At this time, Crozier and two unnamed car owners are pushing NASCAR into making his SAF to GO lug nut mandatory for teams in each of the touring series. He contends owners love the idea, NASCAR loves the idea, but tire changers are not in favor of using a product that will “show them up.”
Talking with a number of tire changers this weekend, it became clear Crozier’s assessment was correct. Most crewmen, when informed of the product, scoffed at the idea of providing NASCAR another way to spot something wrong with their car. Others, such as Hendrick Motorsports’ Ron Malec and Stewart-Haas Racing’s Bobby Hutchens, agreed the safety initiative was a step in the right direction, but would not pass judgment without seeing the product in action.
Each of these men also have competitive consequences to consider. Currently, the NASCAR rulebook states that whenever a tire is changed, all lugnuts must be installed before the car or truck leaves the assigned pit box. The penalty under either green or yellow conditions is that the car must come back to pit road, a devastating blow that makes it understandable why pit crews would try and hide the infraction – just one is all it takes to ruin your day for good.
As Malec pointed out, though, lugnuts have a way of policing themselves. He argues that with the hand speed that is involved in today’s pit stops, it is nearly impossible to securely tighten all five lugs by hitting them once. “That first lug simply sets the wheel,” he explained. “There is no way all lugs are tightened without hitting five lugs six times.”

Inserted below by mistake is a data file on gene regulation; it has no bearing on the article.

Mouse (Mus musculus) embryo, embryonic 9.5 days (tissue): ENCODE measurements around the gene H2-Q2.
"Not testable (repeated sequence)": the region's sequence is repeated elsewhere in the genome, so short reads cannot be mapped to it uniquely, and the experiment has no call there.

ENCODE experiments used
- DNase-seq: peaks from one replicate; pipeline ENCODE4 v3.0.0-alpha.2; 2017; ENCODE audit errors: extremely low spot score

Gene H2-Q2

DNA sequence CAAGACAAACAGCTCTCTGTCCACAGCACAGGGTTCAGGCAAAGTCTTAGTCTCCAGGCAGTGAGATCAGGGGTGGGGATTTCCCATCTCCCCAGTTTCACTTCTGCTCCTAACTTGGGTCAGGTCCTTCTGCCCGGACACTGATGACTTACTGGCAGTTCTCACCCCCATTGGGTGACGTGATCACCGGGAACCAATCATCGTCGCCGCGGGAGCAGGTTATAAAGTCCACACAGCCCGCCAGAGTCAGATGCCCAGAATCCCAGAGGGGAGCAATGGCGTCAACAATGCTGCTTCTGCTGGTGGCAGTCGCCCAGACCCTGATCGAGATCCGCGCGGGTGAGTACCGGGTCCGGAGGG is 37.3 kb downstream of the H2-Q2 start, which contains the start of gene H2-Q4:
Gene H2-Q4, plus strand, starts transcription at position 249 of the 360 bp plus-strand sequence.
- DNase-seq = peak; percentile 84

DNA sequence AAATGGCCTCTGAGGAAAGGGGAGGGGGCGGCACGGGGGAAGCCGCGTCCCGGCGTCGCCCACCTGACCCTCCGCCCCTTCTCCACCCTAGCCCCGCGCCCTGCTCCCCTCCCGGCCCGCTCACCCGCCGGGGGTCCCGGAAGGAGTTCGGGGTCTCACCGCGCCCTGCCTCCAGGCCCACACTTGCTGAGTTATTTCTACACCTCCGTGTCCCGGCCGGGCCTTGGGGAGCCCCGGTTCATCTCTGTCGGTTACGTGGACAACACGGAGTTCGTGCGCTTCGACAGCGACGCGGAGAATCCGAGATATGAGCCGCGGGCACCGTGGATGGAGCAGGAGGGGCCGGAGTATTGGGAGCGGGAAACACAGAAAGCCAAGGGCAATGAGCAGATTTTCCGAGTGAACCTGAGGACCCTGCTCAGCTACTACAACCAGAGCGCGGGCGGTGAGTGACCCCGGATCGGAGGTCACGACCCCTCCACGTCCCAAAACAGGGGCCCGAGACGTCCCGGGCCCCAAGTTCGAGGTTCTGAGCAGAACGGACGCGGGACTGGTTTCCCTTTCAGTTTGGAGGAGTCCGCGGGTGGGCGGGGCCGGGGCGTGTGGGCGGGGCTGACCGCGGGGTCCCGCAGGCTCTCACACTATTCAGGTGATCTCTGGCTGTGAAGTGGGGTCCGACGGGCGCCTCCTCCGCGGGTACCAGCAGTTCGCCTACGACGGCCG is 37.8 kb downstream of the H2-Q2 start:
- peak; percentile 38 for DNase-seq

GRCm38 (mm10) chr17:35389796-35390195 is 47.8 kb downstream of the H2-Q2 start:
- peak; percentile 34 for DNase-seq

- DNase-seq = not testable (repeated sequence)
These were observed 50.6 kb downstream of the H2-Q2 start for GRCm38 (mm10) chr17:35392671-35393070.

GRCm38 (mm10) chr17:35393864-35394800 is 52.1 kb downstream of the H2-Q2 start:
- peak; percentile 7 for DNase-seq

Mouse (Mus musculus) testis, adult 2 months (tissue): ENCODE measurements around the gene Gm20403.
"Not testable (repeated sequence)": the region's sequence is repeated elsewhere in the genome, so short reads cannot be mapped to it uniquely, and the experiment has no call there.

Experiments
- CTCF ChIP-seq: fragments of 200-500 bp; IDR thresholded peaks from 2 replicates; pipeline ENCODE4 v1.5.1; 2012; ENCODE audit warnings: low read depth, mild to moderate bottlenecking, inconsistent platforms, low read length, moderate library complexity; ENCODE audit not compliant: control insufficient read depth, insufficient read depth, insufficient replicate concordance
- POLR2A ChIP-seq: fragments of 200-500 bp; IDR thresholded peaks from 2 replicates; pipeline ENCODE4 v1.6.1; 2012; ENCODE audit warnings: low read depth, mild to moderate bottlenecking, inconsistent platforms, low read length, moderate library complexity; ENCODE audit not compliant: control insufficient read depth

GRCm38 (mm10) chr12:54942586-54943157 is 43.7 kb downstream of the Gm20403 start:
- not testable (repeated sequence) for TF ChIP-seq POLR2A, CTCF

For crew chiefs throughout the garage, there are also a number of varying concerns with the SAF to GO lug, ranging from jamming air guns, possible separations, and helping NASCAR more than needed.
Grubb said he has not tested the lug during pit practice, but has heard the breaking plastic ring can jam air guns, something that can ruin a stop on any day. The Stewart-Haas Racing crew chief added he feels the ring will also help officials spot a loose lug only when the car is sitting still on pit road; once it starts rolling, the official would still face the same visual issues with the lugs currently used.
For Guy, the main concern with the plastic ring is a potential separation. The Penske Racing crew chief believes even if the ring breaks when tightened, the material would leave some sort of separation between the wheel and the lug. The obvious concern there would be the potential for a vibration, an unscheduled pit stop or even worse.
Finally, there’s the balancing competition vs. safety issue – and competition often wins out. After learning of the product, crew chief ‘Bootie’ Barker put it as simply as anyone could by saying, “I don’t want to help [NASCAR] any more than I have to.”
For now, as far as NASCAR is concerned, the lug meets the dimensions required in the rulebook, and teams are more than welcome to use the product if they choose. However, unlike Crozier’s hopes, NASCAR’s Managing Director of Corporate Communications Ramsey Poston said NASCAR has no plans to mandate the product, and sees no need to do so in the future.
So while the SAF to GO Indicating Lug Nut may be a great safety innovation, it appears to have a long road to hoe before becoming widely used in NASCAR. If Crozier and Brewer are banking on this sport mandating their product, they need to sell not only officials, but crew chiefs on the idea. When Chad Knaus, Kevin “Bono” Manion, Alan Gustafson, Bootie Barker, Ron Malec and others do not even have a clear understanding of what your product is or what it can do yet, you’re a long way from securing an overwhelming market in stock car racing.